Recently, Parliament enacted yet another gun ban, this time on “air cartridge” guns, i.e. the air guns made by Brocock and a few other companies. Once again I felt my blood pressure rising, and no doubt my lifespan shortening, but then it occurred to me, why am I getting so worked up, after all I don’t even own an air-cartridge gun?
This was not an easy question to answer, it took some thought. I am struck by a comment made by Frank Cook MP in Parliament to the effect that the main effect of the handgun ban was to make everyone who owned one extremely paranoid. Hmm, I think it made a few people paranoid, but mostly I think it made nearly every gun owner, not just handgun owners, extremely cynical about the operation of government. The people who weren’t made cynical by this exercise I think are mostly excluded on account of the fact that they already were cynical.
Now, if you talk to someone who owned handguns at the time, they will give you a laundry list of reasons why handguns shouldn’t have been banned, and they are explored in some depth in earlier editorials on this site. However, it is not often put forward that the best reason not to ban them was that it made a large group of decent people immensely cynical about any action the Government takes. Instead of our believing the Government is there to help us, we believe that it is a group of self-aggrandising bigots whose only interest is getting themselves re-elected on the back of knee-jerk actions taken whenever the Daily Mail and company starts whinging.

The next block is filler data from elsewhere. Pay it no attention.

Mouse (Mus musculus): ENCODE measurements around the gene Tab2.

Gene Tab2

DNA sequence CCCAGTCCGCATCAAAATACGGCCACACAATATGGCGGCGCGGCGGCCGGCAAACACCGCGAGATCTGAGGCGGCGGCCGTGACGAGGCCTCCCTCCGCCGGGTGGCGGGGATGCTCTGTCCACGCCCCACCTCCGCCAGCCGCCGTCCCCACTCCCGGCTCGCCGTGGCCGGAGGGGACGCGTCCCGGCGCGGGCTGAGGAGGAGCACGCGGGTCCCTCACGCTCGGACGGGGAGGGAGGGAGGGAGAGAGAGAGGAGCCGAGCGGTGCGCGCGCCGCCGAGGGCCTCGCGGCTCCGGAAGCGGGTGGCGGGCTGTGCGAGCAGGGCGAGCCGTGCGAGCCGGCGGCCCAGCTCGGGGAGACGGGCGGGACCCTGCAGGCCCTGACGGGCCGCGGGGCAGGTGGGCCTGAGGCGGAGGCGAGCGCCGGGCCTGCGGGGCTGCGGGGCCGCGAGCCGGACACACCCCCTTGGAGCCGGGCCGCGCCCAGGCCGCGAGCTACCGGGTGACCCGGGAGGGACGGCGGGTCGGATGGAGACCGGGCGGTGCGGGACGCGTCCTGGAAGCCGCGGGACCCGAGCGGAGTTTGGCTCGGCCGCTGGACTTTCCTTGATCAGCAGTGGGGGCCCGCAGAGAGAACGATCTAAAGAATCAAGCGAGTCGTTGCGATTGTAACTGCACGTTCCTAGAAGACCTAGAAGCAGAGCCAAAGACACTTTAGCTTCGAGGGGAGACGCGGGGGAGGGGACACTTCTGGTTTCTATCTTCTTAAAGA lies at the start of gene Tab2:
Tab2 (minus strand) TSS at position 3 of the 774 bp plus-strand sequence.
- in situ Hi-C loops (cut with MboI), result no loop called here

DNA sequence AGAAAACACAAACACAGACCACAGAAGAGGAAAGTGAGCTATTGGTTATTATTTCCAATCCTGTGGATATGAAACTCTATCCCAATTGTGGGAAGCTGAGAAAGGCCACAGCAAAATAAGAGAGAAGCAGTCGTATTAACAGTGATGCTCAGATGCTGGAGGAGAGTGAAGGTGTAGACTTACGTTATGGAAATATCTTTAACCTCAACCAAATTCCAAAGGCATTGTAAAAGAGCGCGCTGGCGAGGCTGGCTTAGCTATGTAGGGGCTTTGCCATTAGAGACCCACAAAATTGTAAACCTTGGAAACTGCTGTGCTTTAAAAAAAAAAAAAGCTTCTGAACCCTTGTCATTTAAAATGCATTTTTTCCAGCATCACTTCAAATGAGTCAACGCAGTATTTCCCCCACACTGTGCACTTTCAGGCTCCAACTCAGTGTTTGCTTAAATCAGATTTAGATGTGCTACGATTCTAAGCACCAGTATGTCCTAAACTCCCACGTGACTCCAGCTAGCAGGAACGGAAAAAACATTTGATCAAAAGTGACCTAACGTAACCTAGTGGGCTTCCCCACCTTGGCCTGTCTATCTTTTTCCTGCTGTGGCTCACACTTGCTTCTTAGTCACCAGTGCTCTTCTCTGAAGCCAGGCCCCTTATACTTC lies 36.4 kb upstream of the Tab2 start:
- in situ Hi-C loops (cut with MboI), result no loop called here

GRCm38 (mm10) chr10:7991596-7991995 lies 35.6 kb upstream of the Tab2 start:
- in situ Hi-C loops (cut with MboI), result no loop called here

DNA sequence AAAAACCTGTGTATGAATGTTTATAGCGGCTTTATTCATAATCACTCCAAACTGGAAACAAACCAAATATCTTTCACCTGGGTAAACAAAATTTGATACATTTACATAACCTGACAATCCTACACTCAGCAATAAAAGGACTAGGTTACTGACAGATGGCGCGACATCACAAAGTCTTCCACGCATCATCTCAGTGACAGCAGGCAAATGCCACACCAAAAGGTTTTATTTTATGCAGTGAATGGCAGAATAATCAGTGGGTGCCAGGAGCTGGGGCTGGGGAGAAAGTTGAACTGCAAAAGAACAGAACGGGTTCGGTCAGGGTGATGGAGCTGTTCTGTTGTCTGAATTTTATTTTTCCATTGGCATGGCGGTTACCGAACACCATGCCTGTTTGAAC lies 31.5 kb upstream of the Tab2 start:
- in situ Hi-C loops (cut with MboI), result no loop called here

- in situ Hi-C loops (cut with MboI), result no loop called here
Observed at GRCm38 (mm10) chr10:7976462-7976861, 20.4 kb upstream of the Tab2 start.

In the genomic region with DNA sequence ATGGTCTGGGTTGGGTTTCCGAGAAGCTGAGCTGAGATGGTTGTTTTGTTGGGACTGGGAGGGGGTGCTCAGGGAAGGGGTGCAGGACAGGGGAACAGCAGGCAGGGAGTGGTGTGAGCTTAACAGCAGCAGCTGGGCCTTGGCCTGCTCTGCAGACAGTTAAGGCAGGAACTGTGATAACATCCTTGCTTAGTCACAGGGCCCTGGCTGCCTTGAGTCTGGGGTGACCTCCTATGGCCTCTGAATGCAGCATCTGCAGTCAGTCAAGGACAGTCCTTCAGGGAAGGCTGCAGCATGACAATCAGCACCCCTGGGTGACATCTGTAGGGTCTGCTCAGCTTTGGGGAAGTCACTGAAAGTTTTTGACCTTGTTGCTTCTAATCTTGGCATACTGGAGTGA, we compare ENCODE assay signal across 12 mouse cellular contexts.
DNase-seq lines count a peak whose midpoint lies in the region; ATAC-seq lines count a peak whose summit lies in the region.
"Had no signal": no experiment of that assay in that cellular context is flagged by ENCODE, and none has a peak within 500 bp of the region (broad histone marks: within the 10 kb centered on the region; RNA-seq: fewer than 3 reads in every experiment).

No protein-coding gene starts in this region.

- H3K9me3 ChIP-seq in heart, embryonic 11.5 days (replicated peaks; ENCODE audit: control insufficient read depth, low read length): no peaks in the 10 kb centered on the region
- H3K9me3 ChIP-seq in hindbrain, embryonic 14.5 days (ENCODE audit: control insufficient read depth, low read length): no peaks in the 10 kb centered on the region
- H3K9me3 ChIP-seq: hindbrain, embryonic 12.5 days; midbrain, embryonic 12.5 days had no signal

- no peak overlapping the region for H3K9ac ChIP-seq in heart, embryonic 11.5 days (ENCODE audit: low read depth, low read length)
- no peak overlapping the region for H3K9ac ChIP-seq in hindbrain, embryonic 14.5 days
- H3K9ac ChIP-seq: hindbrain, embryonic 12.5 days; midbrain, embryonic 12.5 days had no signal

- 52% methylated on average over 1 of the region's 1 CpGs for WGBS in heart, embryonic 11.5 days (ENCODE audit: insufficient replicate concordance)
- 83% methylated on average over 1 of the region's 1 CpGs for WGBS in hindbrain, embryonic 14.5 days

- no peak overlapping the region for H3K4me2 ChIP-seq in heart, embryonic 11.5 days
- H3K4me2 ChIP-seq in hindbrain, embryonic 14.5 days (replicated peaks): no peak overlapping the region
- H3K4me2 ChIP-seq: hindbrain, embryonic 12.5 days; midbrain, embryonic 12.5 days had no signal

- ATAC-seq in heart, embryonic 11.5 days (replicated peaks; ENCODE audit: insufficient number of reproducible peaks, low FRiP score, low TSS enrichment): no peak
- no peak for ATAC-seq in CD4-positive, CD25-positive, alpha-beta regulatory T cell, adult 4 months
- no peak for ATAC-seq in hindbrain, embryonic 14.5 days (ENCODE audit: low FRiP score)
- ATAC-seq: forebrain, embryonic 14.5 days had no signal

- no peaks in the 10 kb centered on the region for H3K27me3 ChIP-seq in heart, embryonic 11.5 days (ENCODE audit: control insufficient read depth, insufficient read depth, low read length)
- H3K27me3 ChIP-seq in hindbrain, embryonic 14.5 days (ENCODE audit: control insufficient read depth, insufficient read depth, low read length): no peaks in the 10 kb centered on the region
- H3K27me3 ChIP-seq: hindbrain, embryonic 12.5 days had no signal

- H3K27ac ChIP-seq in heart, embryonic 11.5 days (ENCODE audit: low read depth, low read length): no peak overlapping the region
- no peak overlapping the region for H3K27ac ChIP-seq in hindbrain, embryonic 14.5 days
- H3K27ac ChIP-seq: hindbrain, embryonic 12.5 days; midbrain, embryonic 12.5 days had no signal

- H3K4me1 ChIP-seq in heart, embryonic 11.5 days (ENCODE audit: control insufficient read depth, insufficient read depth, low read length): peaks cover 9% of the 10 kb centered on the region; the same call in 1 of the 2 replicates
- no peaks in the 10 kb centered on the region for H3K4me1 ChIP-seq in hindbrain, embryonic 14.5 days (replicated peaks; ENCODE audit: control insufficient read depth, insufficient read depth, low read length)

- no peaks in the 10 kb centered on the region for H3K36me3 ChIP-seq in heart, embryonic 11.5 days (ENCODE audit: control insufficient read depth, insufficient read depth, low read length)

To take this observation a bit further, next year the Home Office will conduct a “review” of firearms controls in order to draft a new consolidation Firearms Act. This all sounds well and good until you realise that the Dunblane Public Inquiry specifically recommended against banning target shooting with handguns, yet it was banned. The Firearms Consultative Committee has made umpteen recommendations on changes in firearm laws over the years, but perhaps 10% or less of those recommendations have ever been enacted, and only slightly more have ever really been closely considered. Not only that, but the Home Affairs Committee have done two separate reports on firearm law since 1996, and little notice was taken of those reports either.
Contrast this to the panic over air-cartridge guns. Little in the way of proof that they actually were a significant threat to public safety has ever been presented. No-one in the House of Commons even commented against the prohibition as the Bill moved through Parliament. The police wanted the ban, and hey presto, a wave of the magic legislative wand, and they are now banned. Note that in the Lords, our supposed shooting representatives actually pushed for a complete ban with hand-in of air-cartridge guns (calling them “evil little guns”), but the Government refused to change a word of it.
It’s not surprising therefore that gun owners view the Government with cynicism when they take not the blindest bit of notice of us, especially when the police (or rather ACPO) can write documentation that is adopted, word for word, into statutory instruments (and I’ve got the proof of that).